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Date: Sat, 9 Jun 2007 05:13:44 +0400
From: Solar Designer <>
Subject: Re: LM/NTLMv1 challenge/response cracking

On Fri, Jun 08, 2007 at 11:25:44AM -0500, jmk wrote:
> I've made the BENCHMARK_LENGTH and mdfour() modifications to the
> version of the patch. I've also added a few notes regarding the
> challenge/response file format and the gathering of such pairs. Let me
> know if you had something else in mind.

What you did is perfect.  Thank you!


This is now in contrib/


I've merged this one into -all-7, which is now also in contrib/

> With respect to the Rainbow Tables, I'm not really sure how much benefit
> there is to using this "half" method rather than just computing the full
> response tables.

I think that the benefit is huge for long passwords.  The time to
compute the tables and their size are reduced a lot - or the number of
recognized passwords is increased a lot (considering that you do not
stop at just the half, but figure out the rest of characters).

> IIRC, the half method only generates 8 bytes of the 24
> byte LM response. This reduces the number of DES encryptions necessary
> during table computation and maybe the final table size.

More importantly, it lets first halves to be cracked separately, just
like JtR does for regular LM hashes.  This reduces the total keyspace
for long passwords by many orders of magnitude.

> However, the
> DES encryption to generate the first 8 bytes of the response uses only 7
> of the 8 bytes of the first half of the LM hash.


> I would think that if
> we ignore that final byte that it would leave (2^8) possible passwords
> which could match those first 7 bytes.

That's flawed logic.

The following analysis is based on your netlm_crypt_all(), assuming
that it does indeed represent LM response computation correctly:

First, recall that each LM hash half is a function of just a 56-bit key.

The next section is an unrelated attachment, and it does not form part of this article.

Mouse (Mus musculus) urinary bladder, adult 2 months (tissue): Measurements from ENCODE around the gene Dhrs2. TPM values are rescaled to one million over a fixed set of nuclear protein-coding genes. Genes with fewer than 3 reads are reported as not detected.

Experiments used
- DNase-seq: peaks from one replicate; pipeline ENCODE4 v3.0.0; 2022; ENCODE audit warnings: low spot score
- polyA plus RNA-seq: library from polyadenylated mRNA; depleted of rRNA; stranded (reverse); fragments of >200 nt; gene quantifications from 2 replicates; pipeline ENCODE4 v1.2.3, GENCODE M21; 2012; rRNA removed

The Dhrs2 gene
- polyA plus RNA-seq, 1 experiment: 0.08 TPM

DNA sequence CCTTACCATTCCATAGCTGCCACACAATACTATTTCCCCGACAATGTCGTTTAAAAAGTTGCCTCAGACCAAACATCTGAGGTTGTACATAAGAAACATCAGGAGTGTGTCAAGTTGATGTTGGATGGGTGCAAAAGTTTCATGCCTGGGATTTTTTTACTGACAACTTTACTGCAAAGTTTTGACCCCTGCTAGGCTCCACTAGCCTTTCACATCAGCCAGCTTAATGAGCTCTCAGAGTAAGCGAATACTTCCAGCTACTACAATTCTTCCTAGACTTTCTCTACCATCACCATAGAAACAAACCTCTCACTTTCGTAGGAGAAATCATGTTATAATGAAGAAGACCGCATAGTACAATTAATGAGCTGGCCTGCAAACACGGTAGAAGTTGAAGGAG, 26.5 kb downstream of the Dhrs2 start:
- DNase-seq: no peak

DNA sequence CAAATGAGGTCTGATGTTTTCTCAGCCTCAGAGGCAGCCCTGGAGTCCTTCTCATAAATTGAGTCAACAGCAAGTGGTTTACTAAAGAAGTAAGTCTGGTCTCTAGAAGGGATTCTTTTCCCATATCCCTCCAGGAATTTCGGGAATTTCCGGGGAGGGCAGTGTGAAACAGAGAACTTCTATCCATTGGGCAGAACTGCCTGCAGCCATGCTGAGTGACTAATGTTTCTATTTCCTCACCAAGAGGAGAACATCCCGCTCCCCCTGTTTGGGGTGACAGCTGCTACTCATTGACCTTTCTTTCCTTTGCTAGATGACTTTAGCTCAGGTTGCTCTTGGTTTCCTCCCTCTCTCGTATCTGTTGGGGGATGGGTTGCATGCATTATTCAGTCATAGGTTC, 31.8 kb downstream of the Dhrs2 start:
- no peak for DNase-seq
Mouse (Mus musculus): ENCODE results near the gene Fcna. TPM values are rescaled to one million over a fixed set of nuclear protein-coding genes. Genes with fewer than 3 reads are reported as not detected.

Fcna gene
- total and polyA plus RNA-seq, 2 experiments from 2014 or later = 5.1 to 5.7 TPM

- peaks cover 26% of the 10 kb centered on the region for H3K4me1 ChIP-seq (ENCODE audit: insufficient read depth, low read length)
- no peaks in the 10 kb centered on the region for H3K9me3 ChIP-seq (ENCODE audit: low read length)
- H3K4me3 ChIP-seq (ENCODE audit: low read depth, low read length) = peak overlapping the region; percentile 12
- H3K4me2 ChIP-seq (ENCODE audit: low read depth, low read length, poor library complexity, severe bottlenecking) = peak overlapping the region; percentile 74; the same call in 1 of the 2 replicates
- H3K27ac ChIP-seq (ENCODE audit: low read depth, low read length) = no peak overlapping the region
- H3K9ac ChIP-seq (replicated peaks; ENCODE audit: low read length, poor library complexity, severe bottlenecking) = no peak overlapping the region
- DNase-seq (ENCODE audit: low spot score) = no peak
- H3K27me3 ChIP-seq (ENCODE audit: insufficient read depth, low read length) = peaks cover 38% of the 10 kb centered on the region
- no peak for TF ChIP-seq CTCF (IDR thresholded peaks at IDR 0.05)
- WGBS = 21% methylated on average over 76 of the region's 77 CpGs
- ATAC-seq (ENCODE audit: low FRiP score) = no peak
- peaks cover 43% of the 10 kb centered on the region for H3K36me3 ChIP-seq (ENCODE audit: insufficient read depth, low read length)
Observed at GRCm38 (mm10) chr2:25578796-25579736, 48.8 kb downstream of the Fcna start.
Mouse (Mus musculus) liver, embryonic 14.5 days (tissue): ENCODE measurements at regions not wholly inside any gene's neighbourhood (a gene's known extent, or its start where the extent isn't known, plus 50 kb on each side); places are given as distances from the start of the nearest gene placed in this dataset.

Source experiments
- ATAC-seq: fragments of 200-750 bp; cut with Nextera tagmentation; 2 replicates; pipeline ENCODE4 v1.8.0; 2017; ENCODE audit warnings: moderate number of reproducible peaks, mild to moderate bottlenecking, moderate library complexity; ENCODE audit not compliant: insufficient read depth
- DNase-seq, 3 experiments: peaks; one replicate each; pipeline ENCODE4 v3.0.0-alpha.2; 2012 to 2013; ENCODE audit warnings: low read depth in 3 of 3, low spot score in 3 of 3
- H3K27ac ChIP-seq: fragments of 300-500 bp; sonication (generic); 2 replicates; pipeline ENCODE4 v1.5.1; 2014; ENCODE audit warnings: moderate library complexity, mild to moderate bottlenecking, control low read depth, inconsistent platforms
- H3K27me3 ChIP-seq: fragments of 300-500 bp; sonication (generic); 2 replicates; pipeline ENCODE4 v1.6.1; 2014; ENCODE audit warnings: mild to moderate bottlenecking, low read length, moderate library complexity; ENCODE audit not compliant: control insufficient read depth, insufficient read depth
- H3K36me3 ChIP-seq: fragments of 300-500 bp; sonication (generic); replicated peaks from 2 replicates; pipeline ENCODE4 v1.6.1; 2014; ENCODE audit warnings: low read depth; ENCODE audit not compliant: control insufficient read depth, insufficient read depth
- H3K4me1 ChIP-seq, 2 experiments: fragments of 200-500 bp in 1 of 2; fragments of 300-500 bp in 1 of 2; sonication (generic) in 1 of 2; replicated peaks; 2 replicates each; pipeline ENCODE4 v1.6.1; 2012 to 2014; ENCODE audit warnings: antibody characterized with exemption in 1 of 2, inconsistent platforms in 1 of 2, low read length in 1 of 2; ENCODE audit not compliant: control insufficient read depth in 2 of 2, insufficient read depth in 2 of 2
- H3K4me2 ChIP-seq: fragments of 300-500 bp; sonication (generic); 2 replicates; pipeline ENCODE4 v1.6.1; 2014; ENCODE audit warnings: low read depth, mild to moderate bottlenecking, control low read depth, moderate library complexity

This means that there are at most 2**56 different LM hash half values,
even though they're 64-bit.  If we take just first 7 of the 8 bytes of
LM hash first halves, the number of different values of such 7-byte
sequences will be a bit less, but likely still quite close to 2**56.
Assuming that DES is perfect, that number should be close to
(2**56 * (1-1/e)), which is a bit more than 2**55.

Then we use this not-exactly-perfect DES key to encrypt our fixed
challenge.  The result is a 64-bit block that once again can take
fewer different values than the number of different keys passed to DES
is.  Once again, assuming that DES is perfect and that I did my math
correctly, this further reduction is around 0.2%.  This leaves us with a
number that is still above 2**55.

Now it makes sense to compare this number against two things:

1. The number of possible input passwords for the first half, which is
almost exactly 2**56 (I wrote "almost" because of potential issues with
NUL termination of C strings and other such restrictions).  Yes, it
means that there have to be some colliding input passwords, despite of
the hash space being wider (64-bit).  Chances are that many values of
the first response block correspond to their unique 7-character halves
on input, whereas many others correspond to several input halves.  On
average, I'd expect the number of different 7-character halves on input
per response block value to be slightly higher than 1.585 (under
assumptions already mentioned).

2. The number of candidate passwords actually tried, possibly during
generation of rainbow tables.  This number is 69**7, which is almost
10,000 times smaller than 2**56.  This gives us chances for hitting a
collision at roughly 0.0052% for any given first response block value
(under assumptions already mentioned).  In other words, you may expect
one first block collision per roughly 19,300 responses.  Over 99% of
those collisions are likely to be "erroneous", to be rejected later (by
making use of the second response block).  One in roughly 256 collisions
found in this way should be real (two different passwords work).  Does
this agree with your practical results?

> Maybe because of the other LM
> limitations (upper-casing, character space, etc.) this number is
> drastically smaller...

Correct, but it's more like a reduction from 1.585 to 1.000051.

Alexander Peslyak <solar at>
GPG key ID: 5B341F15  fp: B3FB 63F4 D7A3 BCCC 6F6E  FC55 A2FC 027C 5B34 1F15 - bringing security into open computing environments

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